-May not have to pay utilities

-Repairs not paid for by you

-Not affected by market…in fact market crash might lower monthly rent for you -Easier to uproot

Cons

-Not building equity

-Don’t benefit from appreciation or upgrades

-Cannot make money from it

-Might get told to leave

Summary of Renting

Renting is a great strategy for those living in a city where the median home price is too much to justify buying a house. In cities such as San Francisco, New York, and Honolulu I would justify renting a small apartment, with minimal expenses, and pocketing the difference between your housing allowance and rent. By doing this you have found a place to live, and a way to increase the amount of capital going into your investment account!

If you want to get extreme about these savings, look for a studio apartment, or spare room in somebodies house, and rent a storage unit for anything that doesn’t fit. This should be about the cheapest way for you to live in these expensive areas.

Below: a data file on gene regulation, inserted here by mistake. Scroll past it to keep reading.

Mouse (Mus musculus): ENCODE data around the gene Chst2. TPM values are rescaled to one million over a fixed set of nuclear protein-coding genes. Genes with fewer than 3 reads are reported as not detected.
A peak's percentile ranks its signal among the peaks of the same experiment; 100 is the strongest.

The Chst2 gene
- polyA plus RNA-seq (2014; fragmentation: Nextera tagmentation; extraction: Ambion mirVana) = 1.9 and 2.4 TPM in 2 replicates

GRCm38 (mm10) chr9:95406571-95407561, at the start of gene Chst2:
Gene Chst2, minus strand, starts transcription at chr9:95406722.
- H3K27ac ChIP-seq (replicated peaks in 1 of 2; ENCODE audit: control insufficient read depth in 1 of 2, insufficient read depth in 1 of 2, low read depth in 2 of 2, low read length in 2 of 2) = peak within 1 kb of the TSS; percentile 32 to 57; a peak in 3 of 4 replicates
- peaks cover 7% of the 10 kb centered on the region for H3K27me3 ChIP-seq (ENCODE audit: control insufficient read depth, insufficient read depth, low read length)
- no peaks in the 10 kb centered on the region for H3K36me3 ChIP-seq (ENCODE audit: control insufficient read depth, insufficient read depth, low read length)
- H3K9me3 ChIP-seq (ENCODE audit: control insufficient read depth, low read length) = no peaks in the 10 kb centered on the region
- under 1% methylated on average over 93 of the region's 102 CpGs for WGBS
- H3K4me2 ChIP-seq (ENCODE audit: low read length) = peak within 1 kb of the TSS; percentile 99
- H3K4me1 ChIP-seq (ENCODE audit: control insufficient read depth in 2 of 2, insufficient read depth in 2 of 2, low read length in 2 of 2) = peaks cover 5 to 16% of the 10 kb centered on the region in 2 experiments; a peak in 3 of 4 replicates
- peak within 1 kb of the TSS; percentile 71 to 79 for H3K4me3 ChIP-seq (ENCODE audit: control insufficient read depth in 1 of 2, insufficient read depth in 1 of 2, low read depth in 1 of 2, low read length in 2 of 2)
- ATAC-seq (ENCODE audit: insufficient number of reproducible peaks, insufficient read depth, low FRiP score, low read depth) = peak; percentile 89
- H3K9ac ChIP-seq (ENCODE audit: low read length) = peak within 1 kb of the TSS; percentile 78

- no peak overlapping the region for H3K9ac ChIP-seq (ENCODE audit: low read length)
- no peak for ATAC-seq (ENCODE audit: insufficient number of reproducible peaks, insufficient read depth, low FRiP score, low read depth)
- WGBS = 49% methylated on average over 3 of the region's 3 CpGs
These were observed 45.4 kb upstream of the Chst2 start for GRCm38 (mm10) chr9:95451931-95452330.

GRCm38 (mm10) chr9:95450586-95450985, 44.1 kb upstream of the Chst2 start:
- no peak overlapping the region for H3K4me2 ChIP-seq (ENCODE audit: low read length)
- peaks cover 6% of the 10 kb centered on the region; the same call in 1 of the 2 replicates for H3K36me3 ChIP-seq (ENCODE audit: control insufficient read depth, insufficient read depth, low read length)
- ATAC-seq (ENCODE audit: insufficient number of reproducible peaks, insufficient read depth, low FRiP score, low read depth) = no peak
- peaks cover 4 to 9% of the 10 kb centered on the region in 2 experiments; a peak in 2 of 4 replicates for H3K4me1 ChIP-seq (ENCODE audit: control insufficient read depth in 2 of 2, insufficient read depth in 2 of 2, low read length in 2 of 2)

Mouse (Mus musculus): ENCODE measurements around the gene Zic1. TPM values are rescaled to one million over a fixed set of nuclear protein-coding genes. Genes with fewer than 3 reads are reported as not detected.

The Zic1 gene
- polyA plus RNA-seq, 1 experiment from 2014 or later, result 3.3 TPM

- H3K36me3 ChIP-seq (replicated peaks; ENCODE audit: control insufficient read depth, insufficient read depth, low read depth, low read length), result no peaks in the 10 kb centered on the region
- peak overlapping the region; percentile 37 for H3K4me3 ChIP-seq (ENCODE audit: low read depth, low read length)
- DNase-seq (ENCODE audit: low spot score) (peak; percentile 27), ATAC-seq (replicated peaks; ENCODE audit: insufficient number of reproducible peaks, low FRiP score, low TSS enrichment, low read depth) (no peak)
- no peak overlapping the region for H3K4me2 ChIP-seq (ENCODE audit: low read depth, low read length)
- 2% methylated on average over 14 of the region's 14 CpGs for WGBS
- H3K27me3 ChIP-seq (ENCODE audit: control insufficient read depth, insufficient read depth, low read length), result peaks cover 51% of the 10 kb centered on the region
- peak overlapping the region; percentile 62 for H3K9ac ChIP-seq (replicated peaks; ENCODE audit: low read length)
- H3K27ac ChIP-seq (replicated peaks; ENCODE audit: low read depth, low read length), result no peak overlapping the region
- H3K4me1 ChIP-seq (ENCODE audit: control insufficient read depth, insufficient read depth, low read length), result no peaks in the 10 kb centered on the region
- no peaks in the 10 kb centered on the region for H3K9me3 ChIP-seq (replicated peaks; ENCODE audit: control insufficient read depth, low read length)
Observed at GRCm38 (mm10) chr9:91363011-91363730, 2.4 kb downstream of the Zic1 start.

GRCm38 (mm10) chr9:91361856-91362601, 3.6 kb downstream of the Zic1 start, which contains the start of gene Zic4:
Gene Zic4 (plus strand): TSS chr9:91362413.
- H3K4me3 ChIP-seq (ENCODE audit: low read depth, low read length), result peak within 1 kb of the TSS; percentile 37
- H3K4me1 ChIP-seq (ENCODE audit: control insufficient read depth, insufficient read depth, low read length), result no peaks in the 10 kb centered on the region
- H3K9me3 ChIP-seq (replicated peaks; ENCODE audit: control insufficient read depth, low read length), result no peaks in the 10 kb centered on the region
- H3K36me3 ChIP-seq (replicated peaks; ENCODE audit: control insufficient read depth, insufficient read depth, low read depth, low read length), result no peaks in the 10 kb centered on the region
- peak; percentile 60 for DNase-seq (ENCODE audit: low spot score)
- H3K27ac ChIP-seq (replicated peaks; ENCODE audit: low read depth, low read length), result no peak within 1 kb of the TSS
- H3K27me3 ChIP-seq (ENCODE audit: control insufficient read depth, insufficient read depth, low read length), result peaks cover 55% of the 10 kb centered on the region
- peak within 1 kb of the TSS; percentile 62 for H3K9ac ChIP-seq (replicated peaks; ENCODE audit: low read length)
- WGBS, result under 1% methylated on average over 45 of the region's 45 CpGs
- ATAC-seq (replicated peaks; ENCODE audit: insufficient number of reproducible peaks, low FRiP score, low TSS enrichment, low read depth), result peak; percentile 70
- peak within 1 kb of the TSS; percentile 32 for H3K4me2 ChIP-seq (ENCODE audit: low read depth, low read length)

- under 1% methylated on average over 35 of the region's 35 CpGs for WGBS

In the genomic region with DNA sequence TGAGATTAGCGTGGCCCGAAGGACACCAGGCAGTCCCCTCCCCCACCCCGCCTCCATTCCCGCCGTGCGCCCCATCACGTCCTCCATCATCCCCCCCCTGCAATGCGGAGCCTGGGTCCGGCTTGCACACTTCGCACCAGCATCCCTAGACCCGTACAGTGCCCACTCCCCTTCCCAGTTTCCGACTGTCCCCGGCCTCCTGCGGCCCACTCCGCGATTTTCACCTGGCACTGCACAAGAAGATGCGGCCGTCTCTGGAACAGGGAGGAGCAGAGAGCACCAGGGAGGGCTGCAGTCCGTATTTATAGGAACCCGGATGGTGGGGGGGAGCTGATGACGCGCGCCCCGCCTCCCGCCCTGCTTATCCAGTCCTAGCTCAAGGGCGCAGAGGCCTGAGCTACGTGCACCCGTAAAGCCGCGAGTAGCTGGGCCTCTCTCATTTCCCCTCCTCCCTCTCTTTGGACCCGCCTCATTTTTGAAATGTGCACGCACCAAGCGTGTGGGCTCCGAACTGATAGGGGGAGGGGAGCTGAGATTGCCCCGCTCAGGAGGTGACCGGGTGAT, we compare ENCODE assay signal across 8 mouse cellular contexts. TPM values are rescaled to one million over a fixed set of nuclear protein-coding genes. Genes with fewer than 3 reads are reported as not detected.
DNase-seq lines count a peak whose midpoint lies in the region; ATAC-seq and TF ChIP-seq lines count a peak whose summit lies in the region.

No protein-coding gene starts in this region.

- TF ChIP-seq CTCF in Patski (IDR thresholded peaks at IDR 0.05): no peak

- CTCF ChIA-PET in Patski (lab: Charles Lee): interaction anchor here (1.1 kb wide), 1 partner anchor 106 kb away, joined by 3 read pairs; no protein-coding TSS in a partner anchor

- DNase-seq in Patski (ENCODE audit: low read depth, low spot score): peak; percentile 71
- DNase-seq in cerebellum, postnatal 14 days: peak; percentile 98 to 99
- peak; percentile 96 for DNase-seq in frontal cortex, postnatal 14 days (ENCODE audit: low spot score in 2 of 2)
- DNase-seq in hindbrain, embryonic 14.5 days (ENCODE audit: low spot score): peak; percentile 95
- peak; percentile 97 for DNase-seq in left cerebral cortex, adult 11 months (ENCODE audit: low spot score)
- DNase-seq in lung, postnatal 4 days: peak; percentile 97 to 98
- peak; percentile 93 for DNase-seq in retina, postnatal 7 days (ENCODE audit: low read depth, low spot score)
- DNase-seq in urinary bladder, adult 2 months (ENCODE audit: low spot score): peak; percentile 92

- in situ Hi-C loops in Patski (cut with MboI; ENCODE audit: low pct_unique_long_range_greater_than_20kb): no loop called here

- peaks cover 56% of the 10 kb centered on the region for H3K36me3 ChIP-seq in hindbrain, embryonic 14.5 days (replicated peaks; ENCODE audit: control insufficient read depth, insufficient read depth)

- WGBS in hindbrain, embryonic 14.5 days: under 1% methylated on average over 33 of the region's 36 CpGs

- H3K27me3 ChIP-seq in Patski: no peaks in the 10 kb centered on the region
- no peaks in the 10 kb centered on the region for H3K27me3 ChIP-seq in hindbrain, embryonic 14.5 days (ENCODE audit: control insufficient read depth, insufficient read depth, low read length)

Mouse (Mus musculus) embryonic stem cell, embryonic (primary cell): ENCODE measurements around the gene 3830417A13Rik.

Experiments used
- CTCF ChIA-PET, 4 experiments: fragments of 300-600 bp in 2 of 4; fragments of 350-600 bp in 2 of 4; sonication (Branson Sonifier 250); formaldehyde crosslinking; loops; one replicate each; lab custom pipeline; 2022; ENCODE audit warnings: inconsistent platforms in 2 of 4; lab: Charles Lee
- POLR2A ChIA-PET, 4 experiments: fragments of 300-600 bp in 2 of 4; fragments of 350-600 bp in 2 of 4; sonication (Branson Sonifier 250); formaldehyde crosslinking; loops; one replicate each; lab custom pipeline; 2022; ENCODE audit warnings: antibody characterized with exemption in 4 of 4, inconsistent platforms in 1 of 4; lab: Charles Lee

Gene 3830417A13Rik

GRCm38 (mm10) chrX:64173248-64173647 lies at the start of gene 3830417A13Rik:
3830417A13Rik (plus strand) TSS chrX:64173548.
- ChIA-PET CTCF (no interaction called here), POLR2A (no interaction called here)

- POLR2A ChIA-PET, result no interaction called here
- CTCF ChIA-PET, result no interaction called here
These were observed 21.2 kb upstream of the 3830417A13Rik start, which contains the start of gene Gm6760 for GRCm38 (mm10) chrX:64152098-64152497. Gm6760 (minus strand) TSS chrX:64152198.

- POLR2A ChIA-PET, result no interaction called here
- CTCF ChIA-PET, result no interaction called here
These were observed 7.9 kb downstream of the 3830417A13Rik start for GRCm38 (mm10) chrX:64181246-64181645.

It is important to treat the difference between your monthly living expenses, and housing allowance as non-existent. Whether you save $50 a month, or $1000, you should put every penny into your savings/investment account! Otherwise, you are living in a small apartment for no reason. Invest the money you saved!

House-hacking

Pros

-Building equity

-Ownership

-Benefit from appreciation

-Can upgrade/remodel as desired

-Tenant pays your mortgage, and you get to pocket the difference.

-Encompasses the Pros from buying and renting into one great living situation.

-Can rent your unit out when uprooted, and now it generates passive income.

Cons

-Will suffer from a market collapse

-Responsible for all repairs

-Tenant lives next door

-Must make sure the numbers/financing works

Summary of House-hacking

I recommend this option to everyone I meet when they are looking for a place to live! This is what I did 3 years ago that started it all for me! I purchased a Duplex and lived in one unit with a tenant renting the other unit. I will show the numbers below, but my tenant paid most of my mortgage, and I got to pocket almost my entire housing allowance.